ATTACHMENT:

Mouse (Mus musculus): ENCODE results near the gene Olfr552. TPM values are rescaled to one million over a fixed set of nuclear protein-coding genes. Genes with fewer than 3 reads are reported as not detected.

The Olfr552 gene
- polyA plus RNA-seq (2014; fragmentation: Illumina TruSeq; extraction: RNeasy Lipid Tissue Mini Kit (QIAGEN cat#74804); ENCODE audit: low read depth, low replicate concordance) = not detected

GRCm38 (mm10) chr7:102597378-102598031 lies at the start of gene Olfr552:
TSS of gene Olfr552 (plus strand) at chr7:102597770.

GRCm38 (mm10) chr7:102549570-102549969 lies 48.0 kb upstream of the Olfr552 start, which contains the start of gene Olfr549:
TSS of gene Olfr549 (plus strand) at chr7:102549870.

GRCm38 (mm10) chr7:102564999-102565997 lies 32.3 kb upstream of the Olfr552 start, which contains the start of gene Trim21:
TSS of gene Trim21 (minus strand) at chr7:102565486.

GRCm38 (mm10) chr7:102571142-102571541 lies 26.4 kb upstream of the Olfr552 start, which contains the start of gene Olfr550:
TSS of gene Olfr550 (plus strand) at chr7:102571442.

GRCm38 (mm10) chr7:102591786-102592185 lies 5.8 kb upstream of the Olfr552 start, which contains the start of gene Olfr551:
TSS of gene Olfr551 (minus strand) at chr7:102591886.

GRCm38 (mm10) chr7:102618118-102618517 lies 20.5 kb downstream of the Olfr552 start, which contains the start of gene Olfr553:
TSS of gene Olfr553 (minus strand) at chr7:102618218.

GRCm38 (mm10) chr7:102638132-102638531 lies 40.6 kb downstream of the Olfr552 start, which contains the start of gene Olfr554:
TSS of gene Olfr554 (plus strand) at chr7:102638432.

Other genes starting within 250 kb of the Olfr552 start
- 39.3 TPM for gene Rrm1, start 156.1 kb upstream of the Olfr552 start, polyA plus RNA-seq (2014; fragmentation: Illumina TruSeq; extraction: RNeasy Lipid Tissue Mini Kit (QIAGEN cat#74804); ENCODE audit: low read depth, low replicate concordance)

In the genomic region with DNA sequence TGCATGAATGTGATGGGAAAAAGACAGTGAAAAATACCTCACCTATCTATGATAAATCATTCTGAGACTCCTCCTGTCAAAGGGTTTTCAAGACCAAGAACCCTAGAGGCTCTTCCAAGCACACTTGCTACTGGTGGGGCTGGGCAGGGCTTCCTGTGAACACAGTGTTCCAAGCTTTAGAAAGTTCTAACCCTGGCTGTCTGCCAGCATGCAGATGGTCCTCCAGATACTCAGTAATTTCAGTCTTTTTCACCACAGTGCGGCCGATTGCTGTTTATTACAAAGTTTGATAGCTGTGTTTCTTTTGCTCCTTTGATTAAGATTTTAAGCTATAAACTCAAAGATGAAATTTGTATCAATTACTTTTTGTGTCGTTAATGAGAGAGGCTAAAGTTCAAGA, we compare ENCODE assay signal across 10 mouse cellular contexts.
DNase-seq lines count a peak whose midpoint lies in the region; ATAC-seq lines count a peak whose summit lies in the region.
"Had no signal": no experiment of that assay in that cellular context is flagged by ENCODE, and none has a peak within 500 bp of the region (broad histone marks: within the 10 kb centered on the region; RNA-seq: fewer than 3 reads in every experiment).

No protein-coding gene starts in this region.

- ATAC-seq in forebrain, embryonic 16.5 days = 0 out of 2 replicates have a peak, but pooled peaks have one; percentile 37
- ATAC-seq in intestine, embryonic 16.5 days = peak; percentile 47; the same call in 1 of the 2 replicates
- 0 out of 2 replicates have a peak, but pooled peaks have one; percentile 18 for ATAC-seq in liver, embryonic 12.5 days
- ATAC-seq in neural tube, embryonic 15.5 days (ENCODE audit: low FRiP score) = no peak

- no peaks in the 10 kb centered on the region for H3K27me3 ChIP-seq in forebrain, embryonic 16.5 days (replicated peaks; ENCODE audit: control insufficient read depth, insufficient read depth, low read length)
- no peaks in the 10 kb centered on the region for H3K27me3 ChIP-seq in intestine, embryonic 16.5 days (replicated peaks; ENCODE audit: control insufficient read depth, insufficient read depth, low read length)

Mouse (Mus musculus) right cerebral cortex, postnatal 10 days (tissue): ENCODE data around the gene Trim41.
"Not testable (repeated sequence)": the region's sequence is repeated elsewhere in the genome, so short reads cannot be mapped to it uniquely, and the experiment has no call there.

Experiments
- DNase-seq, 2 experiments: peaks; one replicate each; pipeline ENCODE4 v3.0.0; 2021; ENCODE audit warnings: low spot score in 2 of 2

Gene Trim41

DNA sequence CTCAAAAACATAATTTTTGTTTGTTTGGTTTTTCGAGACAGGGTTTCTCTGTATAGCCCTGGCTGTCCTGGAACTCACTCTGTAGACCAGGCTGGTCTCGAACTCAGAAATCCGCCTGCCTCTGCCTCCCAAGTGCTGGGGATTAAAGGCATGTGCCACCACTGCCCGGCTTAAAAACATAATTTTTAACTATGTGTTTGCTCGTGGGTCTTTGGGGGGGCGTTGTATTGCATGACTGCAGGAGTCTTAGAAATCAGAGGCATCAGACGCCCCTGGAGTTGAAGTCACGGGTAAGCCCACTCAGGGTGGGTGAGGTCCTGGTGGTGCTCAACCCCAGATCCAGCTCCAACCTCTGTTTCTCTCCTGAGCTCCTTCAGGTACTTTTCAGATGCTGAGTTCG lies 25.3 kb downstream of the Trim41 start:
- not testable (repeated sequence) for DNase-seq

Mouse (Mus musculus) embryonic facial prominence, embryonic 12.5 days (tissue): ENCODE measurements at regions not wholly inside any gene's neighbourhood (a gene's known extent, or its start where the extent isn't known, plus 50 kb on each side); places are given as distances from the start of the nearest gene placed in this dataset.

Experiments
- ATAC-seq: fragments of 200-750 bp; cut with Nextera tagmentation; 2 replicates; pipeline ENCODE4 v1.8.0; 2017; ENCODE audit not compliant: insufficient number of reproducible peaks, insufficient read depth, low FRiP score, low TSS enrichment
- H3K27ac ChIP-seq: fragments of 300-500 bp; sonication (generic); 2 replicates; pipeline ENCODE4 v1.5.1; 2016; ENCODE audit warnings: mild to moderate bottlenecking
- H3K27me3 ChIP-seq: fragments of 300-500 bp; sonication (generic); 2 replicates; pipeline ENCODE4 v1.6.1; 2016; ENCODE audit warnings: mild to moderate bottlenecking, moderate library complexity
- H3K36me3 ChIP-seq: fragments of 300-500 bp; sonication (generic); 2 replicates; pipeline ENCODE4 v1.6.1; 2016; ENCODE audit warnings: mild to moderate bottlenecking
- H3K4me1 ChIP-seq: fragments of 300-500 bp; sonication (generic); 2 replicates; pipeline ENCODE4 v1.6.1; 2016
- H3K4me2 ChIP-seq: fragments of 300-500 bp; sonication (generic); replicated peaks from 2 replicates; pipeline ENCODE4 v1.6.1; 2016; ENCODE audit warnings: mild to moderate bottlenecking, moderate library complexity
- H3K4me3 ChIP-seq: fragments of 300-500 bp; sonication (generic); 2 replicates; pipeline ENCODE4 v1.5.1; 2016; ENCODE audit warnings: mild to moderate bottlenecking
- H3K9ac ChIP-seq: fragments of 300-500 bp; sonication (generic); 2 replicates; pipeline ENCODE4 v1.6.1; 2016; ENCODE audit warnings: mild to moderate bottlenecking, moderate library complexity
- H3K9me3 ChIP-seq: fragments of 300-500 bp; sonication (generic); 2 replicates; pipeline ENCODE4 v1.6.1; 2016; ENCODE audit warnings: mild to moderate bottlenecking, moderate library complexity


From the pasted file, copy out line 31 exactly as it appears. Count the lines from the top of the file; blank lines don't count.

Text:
"Not testable (repeated sequence)": the region's sequence is repeated elsewhere in the genome, so short reads cannot be mapped to it uniquely, and the experiment has no call there.